The Consumer Financial Protection Bureau (CFPB) has finally set an official effective date for the Know Before You Owe mortgage disclosure rule, also called the TILA-RESPA Integrated Disclosures rule, after much debate and numerous industry requests to delay the rule. The CFPB issued a final rule moving the effective date to Saturday, October 3, 2015 on Tuesday.
“The Bureau believes that moving the effective date may benefit both industry and consumers with a smoother transition to the new rule,” the CFPB noted in a statement. “The Bureau further believes that scheduling the effective date on a Saturday may facilitate implementation by giving industry time over the weekend to launch new systems configurations and to test systems. A Saturday launch is also consistent with industry plans tied to the original effective date of Saturday, August 1."
According to CFPB, the Bureau is issuing the proposed amendment to correct an "administrative error" that would have pushed the TRID effective date back at least two weeks from its original effective date of August 1, 2015.
The Bureau first announced on June 17 they would be issuing the proposed amendment to push back the TRID launch date. At that time, CFPB Director Richard Cordray announced that the proposed effective date was being moved from August 1 to October 1.
"We made this decision to correct an administrative error that we just discovered in meeting the requirements under federal law, which would have delayed the effective date of the rule by two weeks," Cordray said last week. "We further believe that the additional time included in the proposed effective date would better accommodate the interests of the many consumers and providers whose families will be busy with the transition to the new school year at that time."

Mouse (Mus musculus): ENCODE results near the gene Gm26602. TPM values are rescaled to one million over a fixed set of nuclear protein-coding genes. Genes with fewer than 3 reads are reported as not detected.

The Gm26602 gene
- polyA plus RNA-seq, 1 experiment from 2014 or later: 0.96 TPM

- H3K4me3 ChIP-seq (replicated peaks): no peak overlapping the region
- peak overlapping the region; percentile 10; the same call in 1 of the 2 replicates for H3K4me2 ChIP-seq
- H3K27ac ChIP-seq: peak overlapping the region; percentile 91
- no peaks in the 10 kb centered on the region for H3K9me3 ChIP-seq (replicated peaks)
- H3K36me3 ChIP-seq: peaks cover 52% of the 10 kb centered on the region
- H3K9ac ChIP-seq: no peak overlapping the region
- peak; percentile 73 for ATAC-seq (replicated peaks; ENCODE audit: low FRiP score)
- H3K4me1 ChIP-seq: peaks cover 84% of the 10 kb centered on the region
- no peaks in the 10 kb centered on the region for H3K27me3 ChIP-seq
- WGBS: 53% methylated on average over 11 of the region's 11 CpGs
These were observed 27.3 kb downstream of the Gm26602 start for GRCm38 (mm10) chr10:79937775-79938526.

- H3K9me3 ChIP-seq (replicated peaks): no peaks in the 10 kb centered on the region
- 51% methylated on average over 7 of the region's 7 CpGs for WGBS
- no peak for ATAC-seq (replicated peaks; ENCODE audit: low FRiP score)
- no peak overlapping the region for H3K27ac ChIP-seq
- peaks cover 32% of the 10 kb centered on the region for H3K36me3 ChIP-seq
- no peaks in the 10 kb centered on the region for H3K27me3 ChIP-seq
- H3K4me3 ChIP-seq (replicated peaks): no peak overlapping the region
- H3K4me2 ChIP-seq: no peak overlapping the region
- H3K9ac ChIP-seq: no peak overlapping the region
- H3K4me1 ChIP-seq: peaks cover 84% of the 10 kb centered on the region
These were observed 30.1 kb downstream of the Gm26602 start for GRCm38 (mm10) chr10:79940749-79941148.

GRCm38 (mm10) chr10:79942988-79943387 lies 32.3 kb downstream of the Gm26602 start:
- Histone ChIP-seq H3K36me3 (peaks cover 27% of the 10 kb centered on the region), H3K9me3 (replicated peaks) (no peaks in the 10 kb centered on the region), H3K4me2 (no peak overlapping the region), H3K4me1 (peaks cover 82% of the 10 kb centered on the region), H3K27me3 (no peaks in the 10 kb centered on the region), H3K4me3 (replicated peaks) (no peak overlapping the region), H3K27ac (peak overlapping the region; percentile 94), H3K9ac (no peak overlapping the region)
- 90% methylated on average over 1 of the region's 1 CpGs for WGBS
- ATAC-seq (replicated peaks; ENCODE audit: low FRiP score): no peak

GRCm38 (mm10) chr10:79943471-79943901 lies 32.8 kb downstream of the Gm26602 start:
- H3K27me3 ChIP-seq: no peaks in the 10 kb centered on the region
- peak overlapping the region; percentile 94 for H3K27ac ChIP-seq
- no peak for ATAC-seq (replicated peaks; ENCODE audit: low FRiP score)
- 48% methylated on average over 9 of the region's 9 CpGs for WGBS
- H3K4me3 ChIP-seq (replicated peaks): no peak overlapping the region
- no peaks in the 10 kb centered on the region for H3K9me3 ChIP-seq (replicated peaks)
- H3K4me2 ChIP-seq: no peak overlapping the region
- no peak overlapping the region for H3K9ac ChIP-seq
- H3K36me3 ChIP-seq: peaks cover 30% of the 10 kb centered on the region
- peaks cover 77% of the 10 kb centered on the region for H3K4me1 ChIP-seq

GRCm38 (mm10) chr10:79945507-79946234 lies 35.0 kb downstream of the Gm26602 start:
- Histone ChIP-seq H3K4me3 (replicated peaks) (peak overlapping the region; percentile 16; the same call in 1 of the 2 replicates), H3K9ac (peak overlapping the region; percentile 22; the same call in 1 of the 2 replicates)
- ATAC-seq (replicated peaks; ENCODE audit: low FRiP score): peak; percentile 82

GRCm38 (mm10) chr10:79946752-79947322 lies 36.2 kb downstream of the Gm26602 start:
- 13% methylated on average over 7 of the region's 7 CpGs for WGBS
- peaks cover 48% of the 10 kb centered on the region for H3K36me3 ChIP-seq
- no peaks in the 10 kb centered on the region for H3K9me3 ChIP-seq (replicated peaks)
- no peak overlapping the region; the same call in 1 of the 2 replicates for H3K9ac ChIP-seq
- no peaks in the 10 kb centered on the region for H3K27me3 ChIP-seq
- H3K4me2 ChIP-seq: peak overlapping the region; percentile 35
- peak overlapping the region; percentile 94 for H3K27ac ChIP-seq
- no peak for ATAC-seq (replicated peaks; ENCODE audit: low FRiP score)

Art Tyszka, senior director and general manager of Residential Lending Wolters Kluwer Financial Services responded to the CFPB's decision with gratitude and understanding.
“Having witnessed firsthand the significant challenges the industry is facing in preparing for change of this magnitude, we understand the CFPB’s decision to push back the TRID effective date,” Tyszka said. “The two-month extension provides needed breathing room for many lenders to help ensure they are compliant when the deadline arrives."
According to the CFPB, the rule requires easier-to-use mortgage disclosure forms known as the Loan Estimate and the Closing Disclosure to ensure compliance and clearly lay out the terms of a mortgage for a homebuyer. The Bureau issued the change to correct an administrative error that would have delayed the effective date of the rule by at least two weeks, until August 15, at the earliest.
The final rule issued today also includes technical corrections to two provisions of the Know Before You Owe mortgage disclosure rule, according to the CFPB.